The good news for Pets.com is that everyone loves the puppet. This fact isn't lost on the pet-product retailer, which sells a wide range of "gear" featuring the smart-alecky sock puppet mascot, from caps to watches to food and water bowls. In fact if you go to Pets.com you'll see that the most prominently featured item for sale is not, say, dog food or flea collars, but rather sock puppets, for $20 a pop. The puppets will start shipping June 13, but you can preorder now. (Limit three puppets per order, friends. Step right up.)
The puppet is the centerpiece of Pets.com's unavoidable ad campaign--which included a Super Bowl spot--and it appeared as a float in the Macy's Thanksgiving Day Parade. (You can check out a bunch of Pets.com ads via Adcritic.com.) It has been interviewed on Good Morning America and in Time magazine. The puppet is a sensation, easily the most successful spokesthing of the dot-com era and arguably the most high-profile addition (along with Budweiser's "Wazzup!" campaign) to the pop culture pantheon of the new century. "This is a company's dream," the CEO of Pets.com recently told Forbes. "It's amazing how quickly this character has captured people's hearts. We're happy because he's captured their pocketbooks, too."
Really? That bold statement brings us to the bad news for Pets.com, which is that it's losing buckets of money, shows no particular signs of reversing that trend anytime soon, and its stock stinks. In some quarters, in fact, the whole notion of selling pet supplies online has become shorthand for the kind of idiotic thinking that used to attract investors in the long-ago days of last year, when e-commerce was still in fashion.
True, Pets.com had sales of about $7.6 million in the first quarter of 2000, which did represent a big jump. But those revenues are still a long, long way from, say, the $2 billion-plus annual sales of a big chain like PetSmart. And more to the point, the cost to the company of the goods it sold for $7.6 million was around $12.5 million; the company attributes its operating loss to shipping costs and discounting. Pets.com's spin on this in its quarterly report was that its gross margins improved from negative 124 percent in the prior quarter to negative 64 percent. Impressed? Anyway, figure in marketing and other costs, and Pets.com had a net loss of almost $40 million in the quarter. The company went public earlier this year, peaking at $14 a share, and now trades at about $2.50. So put that in your sock puppet.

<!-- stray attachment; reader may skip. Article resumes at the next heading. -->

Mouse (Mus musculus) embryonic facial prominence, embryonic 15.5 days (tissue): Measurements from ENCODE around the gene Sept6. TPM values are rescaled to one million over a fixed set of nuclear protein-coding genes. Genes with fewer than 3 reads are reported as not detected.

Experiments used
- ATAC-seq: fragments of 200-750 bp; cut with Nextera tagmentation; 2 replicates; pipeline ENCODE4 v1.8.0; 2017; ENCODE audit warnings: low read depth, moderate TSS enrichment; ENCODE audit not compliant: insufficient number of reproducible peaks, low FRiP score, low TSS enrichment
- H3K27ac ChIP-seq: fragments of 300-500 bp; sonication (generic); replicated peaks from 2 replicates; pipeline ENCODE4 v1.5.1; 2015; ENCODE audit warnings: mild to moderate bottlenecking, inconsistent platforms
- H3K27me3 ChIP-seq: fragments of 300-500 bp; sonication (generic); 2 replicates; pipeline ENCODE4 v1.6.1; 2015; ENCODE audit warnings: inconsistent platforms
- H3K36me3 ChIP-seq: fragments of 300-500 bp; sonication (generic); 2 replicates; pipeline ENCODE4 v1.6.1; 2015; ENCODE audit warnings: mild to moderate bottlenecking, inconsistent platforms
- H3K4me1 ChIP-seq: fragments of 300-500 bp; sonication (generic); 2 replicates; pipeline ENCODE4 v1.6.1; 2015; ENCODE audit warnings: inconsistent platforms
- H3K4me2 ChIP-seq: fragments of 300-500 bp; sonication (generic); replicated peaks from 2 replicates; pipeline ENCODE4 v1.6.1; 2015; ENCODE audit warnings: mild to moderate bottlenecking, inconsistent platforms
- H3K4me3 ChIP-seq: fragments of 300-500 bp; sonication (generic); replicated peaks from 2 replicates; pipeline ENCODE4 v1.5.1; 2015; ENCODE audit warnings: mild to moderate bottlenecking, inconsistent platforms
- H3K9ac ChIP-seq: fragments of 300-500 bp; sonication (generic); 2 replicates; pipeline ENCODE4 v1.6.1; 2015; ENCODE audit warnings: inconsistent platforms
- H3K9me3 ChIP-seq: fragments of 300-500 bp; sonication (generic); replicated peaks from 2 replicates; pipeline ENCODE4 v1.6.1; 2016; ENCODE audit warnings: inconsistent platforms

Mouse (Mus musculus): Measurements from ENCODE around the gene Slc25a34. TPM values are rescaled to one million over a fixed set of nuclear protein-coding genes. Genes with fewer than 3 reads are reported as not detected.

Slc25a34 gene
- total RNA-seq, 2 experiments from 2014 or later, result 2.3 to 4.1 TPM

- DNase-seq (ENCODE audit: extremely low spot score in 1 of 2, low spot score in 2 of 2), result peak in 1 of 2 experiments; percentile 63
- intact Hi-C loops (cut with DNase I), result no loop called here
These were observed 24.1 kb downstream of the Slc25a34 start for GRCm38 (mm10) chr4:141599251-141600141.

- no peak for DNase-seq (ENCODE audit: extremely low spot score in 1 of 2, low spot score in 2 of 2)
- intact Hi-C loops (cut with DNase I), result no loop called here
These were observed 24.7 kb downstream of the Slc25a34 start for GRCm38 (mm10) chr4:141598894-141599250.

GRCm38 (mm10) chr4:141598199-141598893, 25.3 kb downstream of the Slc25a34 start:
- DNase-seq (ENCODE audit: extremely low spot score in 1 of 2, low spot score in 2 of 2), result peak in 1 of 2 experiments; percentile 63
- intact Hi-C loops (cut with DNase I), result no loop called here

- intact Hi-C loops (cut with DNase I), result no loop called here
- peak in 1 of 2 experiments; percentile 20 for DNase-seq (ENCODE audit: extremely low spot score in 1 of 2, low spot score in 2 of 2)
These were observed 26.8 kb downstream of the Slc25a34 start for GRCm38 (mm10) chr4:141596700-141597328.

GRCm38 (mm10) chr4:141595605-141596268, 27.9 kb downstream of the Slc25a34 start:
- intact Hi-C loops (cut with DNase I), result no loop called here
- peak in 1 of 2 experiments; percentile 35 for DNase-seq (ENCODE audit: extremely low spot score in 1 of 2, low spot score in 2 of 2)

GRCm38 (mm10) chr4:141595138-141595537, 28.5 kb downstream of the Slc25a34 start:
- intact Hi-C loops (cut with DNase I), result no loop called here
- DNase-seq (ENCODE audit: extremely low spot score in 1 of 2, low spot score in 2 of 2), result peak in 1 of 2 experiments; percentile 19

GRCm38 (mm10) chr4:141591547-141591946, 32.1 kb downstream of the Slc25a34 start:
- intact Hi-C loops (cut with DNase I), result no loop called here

It's possible that the company will eventually build a big and loyal customer base that will allow it to gradually boost margins and become a great business. (Among the believers are famed venture capitalist Ann Winblad, whose firm is an investor; Amazon.com, which is its largest shareholder; and well-known Internet bull Henry Blodget of Merrill Lynch.) But a more likely, and more interesting, scenario is that the company has successfully promoted its brand all over the place with an authentically popular campaign--and it doesn't really matter.
On the plus side, Pets.com's three top online competitors all seem to be doing even worse, in some cases announcing layoffs, and a couple of cases postponing IPOs, probably indefinitely. On the minus side, that's happening in part because everyone has figured out that shipping huge bags of dog food doesn't sound like a great profit opportunity. Selling pet supplies in general is not exactly a killer business offline: Even the superstores have thin operating margins, and PetSmart actually lost money last year.
This goes a long way toward explaining why Pets.com shares are in the doghouse. And maybe it explains why we're seeing a curious reversal, in which a company is hyping its mascot rather than the other way around. Pets.com seems to have built a good brand, but it looks an awful lot like they've built that brand for a lousy business. What do you do if you find yourself in such a situation? I guess you sell puppets.